WebMaster's Corner December 2017
December is the twelfth and last month of the year according to the Gregorian calendar. This is used in almost all the world today. What began as the tenth month in the early Roman calendar became the twelfth month in a later Roman calendar. Until 46 B.C., December only had 29 days. But the Roman statesman Julius Caesar added two days to December, which made it one of the seven months which "hath 31" days.
In the northern half of the world, Winter begins in December, usually between December 21 or 22. Most of December is usually warmer than other winter months. The latter part of December has long been a holiday season, capped by the Christian celebration of Christmas Day, as the birthday of Jesus Christ.
In the Northern Hemisphere, most birds have gone to warmer climates, but many animals are active. Mink, ermine, beavers, and foxes grow beautiful coats of fur. Nature finishes preparing for the long winter ahead. Many people make feeding places for birds and squirrels.
The gemstone for December is
The flower for December is
Now, About December in History:
2 Dec 1942
Chicago Pile-1 (CP-1) was the world's first man-made nuclear reactor. The first self-sustaining nuclear chain reaction was initiated in CP-1 on December 2, 1942, following the initiation of the Manhattan Project by Roosevelt in 1939. CP-1 was built on a converted squash court, under the abandoned west stands of the original Alonzo Stagg Field stadium, at the University of Chicago. The site was designated a National Historic Landmark in 1965 and was added to the newly created National Register of Historic Places a little over a year later. The site was named a Chicago Landmark in 1971. It is one of the four Chicago Registered Historic Places from the original October 15, 1966, National Register of Historic Places list. Less than three years later, the result of this breakthrough contributed to bringing World War II to an end (Hiroshima and Nagasaki).
4 Dec - St Barbara's Day
December 4 is St Barbara's day. Barbara was an early Christian saint and martyr. Accounts place her in the 3rd century. There is no reference to her in the authentic early Christian writings, nor in the original recension of Saint Jerome's martyrology. Her name can be traced to the 7th century, and veneration of her was common, especially in the East, from the 9th century. Because of doubts about the historicity of her legend, she was removed from the liturgical calendar of the Roman rite in 1969.
Barbara continues to be a popular saint in modern times, perhaps best known as the patron saint of artillerymen, military engineers, miners and others who work with explosives because of her old legend's association with lightning, and also of mathematicians.
Many of us started out our Army careers as Field Artillery Officers, for whom their patron saint is Saint Barbara. Many tales are told of the magical (and sometimes evil) powers of "St Barbara's Artillery Punch".
Fortunately for US Artillerymen, Dec 5 marks the day that the 21st Amendment to the US Constitution was ratified, ensuring that Artillery punch could retain its "punch".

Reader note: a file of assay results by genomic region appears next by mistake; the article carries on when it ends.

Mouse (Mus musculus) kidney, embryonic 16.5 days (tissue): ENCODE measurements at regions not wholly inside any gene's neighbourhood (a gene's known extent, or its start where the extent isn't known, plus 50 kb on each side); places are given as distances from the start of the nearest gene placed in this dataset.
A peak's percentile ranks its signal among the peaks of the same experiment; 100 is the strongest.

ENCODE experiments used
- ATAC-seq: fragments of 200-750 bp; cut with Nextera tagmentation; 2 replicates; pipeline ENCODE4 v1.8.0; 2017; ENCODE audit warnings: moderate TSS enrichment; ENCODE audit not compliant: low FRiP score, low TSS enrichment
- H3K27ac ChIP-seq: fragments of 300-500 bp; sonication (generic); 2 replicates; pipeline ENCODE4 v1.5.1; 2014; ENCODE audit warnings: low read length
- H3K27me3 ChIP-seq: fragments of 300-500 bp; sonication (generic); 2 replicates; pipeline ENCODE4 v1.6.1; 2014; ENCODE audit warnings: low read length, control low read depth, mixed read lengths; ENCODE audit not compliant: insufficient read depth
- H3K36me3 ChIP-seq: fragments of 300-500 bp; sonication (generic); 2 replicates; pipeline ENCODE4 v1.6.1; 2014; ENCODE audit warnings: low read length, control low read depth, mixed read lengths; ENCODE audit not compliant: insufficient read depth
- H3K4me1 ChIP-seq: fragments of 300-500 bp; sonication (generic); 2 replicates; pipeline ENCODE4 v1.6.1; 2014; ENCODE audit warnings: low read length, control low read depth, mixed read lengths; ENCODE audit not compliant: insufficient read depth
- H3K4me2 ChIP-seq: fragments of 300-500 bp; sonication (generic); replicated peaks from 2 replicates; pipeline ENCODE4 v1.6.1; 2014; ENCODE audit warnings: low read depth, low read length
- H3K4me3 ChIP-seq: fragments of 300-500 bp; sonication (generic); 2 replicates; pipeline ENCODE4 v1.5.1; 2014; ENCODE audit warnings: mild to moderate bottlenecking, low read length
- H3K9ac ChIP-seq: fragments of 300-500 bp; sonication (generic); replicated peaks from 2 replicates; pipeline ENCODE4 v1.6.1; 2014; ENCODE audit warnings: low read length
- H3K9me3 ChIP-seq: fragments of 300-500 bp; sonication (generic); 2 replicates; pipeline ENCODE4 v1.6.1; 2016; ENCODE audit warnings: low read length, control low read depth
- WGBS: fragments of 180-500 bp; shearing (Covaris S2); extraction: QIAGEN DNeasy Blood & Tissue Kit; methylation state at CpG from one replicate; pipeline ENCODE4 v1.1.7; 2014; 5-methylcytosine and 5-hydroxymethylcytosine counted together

7 Dec 1941, 76 years ago - "A Day That Will Live in Infamy"
Just before 8AM on December 7, 1941, hundreds of Japanese fighter planes attacked the American naval base at Pearl Harbor near Honolulu, Hawaii. The barrage lasted just two hours, but it was devastating: The Japanese managed to destroy nearly 20 American naval vessels, including eight enormous battleships, and almost 200 airplanes. More than 2,000 Americans soldiers and sailors died in the attack, and another 1,000 were wounded. The day after the assault, President Franklin D. Roosevelt asked Congress to declare war on Japan; Congress approved his declaration with just one dissenting vote. Three days later, Japanese allies Germany and Italy also declared war on the United States, and again Congress reciprocated. More than two years into the conflict, America had finally joined World War II.
16 Dec 1773 - The Boston Tea Party
The Boston Tea Party was a direct action by colonists in Boston, a town in the British colony of Massachusetts, against the British government and the monopolistic East India Company that controlled all the tea imported into the colonies. On December 16, 1773, after officials in Boston refused to return three shiploads of taxed tea to Britain, a group of colonists boarded the ships and destroyed the tea by throwing it into Boston Harbor. The incident remains an iconic event of American history, and other political protests - especially those dealing with issues of taxation - often refer to it.
The Tea Party was the culmination of a resistance movement throughout British America against the Tea Act, which had been passed by the British Parliament in 1773. Colonists objected to the Tea Act for a variety of reasons, especially because they believed that it violated their right to be taxed only by their own elected representatives.
19 Dec 1777 - Gen Washington Sets Up Winter Camp at Valley Forge
The Continental Army arrived at Valley Forge on December 19, 1777, after a tough campaign of battles with the British. Since early fall, the General had problems with getting supplies to his troops. As winter approached, the problems became worse. Soldiers received irregular supplies of meat and bread. Shortages forced the men to forage for food in the forests and farm fields that they passed.
Conditions were so severe at times that General Washington wrote, "that unless some great and capital change suddenly takes place... this Army must inevitably... starve, dissolve, or disperse, in order to obtain subsistence in the best manner they can." Feeding the 12,000+ men at the encampment was only one of the problems facing the Commander-in-Chief.
General Washington also was having a tough time getting support from Congress. There were threats to his leadership. His officers were unhappy and he needed to better prepare the troops to meet the enemy in the coming campaign.
12 - 20 Dec 2017 - Hanukkah
Hanukkah, also known as the Festival of Lights, is an eight-day Jewish holiday commemorating the re-dedication of the Holy Temple (the Second Temple) in Jerusalem at the time of the Maccabean Revolt of the 2nd century BC. Hanukkah is observed for eight nights and days, starting on the 25th day of Kislev according to the Hebrew calendar, which may occur at any time from late November to late December in the Gregorian calendar.
The festival is observed by the kindling of the lights of a unique candelabrum, the nine-branched Menorah or Hanukiah, one additional light on each night of the holiday, progressing to eight on the final night. The typical Menorah consists of eight branches with an additional raised branch. The extra light is called a shamash and is given a distinct location, usually above or below the rest. The purpose of the shamash is to have a light available for use, as using the Hanukkah lights themselves is forbidden.